Xiaomi has taken on India’s Financial Crimes Control Agency, the Enforcement Directorate, since it froze $670 million in the company’s banking assets.
Legal documents show that Indian investigators allege that the India unit of Chinese smartphone company Xiaomi Corp misled its banker Deutsche Bank AG for years by claiming it had an agreement to pay royalties when it did not have any.
Xiaomi has shut down India’s Financial Crimes Control Agency, its enforcement directorate, since it froze $670 million in the company’s bank assets, saying an investigation found the smartphone vendor made “illegal transfers” to US chip maker Qualcomm and others in “Star” proceeds.
Xiaomi denies wrongdoing and has taken to an Indian court, saying its payments were legitimate and that the asset freeze – later confirmed by an appeal authority – had “effectively halted” its operations in a key market. The court in October denied any damages, and the case will be heard on November 7.
Documents in Xiaomi’s October 3 court filing shed new light on the investigation’s findings, showing that federal agents found suspected irregularities in the way its Indian unit made transfers as royalties to Qualcomm for licensed technologies such as patents.
According to court documents, which included the enforcement agency’s findings, an executive at Deutsche Bank India confirmed to federal agents in April that Indian law required the drafting of a legal agreement between Xiaomi India and Qualcomm to make royalty payments, and the smartphone company disclosed to the bank the existence of such an agreement.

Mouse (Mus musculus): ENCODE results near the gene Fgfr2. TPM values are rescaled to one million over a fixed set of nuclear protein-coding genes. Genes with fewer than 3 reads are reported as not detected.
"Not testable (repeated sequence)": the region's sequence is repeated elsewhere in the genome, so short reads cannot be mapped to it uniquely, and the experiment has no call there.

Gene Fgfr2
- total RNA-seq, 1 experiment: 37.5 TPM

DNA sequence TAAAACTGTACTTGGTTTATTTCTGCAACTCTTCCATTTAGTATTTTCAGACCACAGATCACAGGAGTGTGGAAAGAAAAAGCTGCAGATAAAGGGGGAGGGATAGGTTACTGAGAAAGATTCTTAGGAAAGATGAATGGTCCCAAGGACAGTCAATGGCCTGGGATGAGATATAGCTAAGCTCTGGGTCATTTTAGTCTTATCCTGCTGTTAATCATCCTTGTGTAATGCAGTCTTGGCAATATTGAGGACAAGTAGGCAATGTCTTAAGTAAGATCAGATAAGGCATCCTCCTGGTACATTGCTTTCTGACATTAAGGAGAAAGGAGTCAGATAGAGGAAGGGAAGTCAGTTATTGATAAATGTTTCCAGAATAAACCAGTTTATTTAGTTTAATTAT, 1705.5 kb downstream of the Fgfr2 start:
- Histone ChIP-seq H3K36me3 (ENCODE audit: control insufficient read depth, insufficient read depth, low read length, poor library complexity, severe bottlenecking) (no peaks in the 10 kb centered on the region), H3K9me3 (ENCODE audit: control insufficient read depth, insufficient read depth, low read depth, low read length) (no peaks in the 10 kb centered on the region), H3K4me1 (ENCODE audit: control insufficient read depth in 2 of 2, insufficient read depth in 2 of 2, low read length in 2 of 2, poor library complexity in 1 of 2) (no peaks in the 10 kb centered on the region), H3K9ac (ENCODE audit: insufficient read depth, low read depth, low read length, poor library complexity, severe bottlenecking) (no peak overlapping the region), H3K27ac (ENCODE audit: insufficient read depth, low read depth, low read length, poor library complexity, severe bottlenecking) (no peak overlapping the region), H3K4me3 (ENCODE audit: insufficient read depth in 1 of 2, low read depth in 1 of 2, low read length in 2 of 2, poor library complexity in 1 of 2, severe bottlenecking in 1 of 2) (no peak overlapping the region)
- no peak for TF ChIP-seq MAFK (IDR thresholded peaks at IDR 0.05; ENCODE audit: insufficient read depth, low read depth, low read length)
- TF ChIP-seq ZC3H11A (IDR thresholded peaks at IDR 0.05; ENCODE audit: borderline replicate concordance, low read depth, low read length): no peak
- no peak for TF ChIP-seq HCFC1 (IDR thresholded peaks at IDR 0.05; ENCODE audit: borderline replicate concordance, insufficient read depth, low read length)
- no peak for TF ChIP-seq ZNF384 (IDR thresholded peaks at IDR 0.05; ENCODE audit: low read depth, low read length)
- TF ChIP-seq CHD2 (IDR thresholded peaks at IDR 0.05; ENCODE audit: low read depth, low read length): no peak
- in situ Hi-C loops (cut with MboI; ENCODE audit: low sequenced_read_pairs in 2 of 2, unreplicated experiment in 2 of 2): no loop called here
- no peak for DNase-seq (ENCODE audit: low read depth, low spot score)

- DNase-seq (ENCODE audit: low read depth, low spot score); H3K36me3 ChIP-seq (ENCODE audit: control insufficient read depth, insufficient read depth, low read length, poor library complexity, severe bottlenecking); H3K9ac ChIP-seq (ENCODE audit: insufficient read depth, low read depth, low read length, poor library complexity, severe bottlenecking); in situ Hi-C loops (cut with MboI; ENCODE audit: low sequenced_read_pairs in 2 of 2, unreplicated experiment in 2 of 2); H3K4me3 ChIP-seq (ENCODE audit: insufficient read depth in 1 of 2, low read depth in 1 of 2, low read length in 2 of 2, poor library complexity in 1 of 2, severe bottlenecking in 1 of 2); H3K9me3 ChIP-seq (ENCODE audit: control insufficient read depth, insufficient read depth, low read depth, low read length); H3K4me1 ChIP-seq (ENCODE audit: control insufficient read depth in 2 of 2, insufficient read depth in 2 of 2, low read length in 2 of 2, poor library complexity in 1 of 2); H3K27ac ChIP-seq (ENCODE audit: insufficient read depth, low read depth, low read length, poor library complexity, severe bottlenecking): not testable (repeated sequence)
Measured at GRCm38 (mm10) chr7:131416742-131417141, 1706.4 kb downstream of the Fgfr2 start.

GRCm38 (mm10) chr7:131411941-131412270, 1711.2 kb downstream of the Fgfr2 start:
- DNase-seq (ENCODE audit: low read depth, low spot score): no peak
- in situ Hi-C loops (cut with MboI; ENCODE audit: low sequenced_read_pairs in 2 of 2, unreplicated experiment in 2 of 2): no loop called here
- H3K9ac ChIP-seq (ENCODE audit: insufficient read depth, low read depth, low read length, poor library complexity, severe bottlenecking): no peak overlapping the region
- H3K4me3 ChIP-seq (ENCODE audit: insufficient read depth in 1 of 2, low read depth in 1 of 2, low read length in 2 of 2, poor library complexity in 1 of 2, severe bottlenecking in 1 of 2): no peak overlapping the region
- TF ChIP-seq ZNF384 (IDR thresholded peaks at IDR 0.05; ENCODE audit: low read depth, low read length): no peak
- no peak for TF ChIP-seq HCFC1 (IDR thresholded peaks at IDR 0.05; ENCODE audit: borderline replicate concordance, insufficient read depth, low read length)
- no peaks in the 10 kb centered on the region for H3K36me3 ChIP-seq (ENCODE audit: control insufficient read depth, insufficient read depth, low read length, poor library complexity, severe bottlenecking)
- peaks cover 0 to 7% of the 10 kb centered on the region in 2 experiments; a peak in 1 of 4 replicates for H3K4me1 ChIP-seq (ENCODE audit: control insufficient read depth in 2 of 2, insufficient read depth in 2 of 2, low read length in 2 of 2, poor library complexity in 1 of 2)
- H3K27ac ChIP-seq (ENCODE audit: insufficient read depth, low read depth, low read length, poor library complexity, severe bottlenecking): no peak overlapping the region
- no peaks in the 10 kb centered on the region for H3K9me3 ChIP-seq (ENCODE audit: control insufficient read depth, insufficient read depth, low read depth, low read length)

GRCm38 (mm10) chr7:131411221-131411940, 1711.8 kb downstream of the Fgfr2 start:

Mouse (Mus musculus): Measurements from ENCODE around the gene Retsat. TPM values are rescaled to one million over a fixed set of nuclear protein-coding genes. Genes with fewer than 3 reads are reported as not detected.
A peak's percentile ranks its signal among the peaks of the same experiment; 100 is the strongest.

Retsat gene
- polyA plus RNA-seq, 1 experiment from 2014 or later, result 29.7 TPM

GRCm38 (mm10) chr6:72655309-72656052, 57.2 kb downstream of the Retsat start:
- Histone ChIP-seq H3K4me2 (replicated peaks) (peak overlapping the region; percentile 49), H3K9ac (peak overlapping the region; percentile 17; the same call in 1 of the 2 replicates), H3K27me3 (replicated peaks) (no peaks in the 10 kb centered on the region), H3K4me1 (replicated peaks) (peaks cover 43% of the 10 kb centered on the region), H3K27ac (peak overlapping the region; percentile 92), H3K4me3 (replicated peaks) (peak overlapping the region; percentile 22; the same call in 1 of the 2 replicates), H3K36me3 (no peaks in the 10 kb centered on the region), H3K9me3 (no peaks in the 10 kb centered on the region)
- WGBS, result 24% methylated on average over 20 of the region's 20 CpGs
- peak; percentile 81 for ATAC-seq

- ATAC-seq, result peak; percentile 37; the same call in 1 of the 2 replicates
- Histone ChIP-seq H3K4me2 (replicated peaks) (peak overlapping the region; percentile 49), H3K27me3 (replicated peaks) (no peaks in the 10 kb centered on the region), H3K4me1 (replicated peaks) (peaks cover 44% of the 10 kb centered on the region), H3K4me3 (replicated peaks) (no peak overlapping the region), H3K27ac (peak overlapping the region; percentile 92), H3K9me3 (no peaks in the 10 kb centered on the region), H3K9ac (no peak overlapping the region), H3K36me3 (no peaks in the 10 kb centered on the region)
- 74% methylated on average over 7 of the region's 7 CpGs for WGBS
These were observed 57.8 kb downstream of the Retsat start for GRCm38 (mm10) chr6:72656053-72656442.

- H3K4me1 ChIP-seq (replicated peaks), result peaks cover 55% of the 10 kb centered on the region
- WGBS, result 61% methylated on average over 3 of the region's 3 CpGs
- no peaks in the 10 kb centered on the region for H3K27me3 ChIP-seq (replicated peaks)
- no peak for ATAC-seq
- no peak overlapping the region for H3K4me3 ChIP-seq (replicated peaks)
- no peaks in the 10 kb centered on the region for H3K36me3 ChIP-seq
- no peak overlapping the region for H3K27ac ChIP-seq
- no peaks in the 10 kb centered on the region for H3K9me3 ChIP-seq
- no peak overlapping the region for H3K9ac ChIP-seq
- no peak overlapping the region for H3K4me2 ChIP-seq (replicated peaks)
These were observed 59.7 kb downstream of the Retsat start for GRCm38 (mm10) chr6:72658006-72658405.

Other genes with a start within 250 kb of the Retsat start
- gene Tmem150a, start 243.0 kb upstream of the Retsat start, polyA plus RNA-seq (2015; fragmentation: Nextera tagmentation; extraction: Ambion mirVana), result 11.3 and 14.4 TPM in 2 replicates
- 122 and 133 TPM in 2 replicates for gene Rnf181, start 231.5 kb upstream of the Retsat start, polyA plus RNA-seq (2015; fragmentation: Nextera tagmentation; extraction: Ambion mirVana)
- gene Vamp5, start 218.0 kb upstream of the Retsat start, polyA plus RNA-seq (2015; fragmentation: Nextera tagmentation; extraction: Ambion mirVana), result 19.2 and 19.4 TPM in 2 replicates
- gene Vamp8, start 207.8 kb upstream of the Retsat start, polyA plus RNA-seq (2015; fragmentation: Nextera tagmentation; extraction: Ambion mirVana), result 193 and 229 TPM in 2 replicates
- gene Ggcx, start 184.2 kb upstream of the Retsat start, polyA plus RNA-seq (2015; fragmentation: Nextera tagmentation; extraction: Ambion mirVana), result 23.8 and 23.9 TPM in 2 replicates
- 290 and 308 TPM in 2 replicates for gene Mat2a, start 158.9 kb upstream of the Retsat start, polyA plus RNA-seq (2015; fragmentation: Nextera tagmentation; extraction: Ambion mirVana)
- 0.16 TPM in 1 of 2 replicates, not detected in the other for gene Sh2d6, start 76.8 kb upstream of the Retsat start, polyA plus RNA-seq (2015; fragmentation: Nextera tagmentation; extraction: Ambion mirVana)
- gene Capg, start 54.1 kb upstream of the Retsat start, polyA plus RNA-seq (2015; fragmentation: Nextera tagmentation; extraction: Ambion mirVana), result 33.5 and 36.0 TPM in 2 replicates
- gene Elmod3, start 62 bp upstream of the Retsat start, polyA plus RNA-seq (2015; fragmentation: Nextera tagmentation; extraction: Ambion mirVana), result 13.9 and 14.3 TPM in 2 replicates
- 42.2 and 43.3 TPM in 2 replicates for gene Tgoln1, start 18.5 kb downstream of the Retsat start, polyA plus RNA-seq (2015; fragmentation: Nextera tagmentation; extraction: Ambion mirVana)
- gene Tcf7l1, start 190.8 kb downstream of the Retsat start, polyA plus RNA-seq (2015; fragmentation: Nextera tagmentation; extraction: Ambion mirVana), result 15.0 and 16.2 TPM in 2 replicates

Deutsche told investigators that, according to the documents, Xiaomi India did not share the agreement with the bank for confidentiality reasons.
However, during the investigation, Xiaomi’s chief financial officer in India, Sameer Rao, and its managing director at the time, Manu Kumar Jainacknowledged that there was no agreement between Qualcomm and Xiaomi India, and the royalties were transferred based on directions from Group Executives in ChinaThe documents showed, the Indian agency reported.
In its assessment, the agency noted that Xiaomi “provided misleading information to the bank. They did not share the agreement with the bank they cited as the basis for payment.”
“This shows… their intent to convert money Outside India according to the whims and whims of the Chinese parent.
A Deutsche Bank spokesman declined to comment. According to court documents, one of Xiaomi’s four bank accounts frozen in India is in Deutsche.
Qualcomm, in a statement, said that under the “license with Qualcomm, Xiaomi India pays royalties on all devices sold in India”. Both did not answer questions about equity agreements.
Rao, Jain, and the Enforcement Directorate did not respond.
Xiaomi, India’s largest smartphone maker with a market share of 21%, said it continues to stand by its “position on the legality of royalty payments,” referring to Reuters’ October 2 statement.
In that statement, he said xiaomi india It was a subsidiary and one of the Xiaomi group companies that entered into a legal agreement with Qualcomm. The statement added that it was “legitimate” for the India unit to pay the US company.
The Indian authorities do not agree with this and say that Xiaomi India is only acting as a distributor for smart phones Manufactured by contract manufacturers. Since the Indian unit has no role in designing the phones, it has “nothing to do” with Qualcomm’s equity payments, as valued by the agency, according to court documents.
Several Chinese companies have struggled to do business in India due to political tensions following the border clash in 2020. India has cited security concerns in banning more than 300 companies. Chinese apps And tighten investment standards for Chinese companies.
In the Xiaomi investigation, the company alleged that Rao and Jin faced threats of “physical violence” during interrogation by the Indian agency, Reuters reported in May. The agency described the allegations as “incorrect and baseless”.
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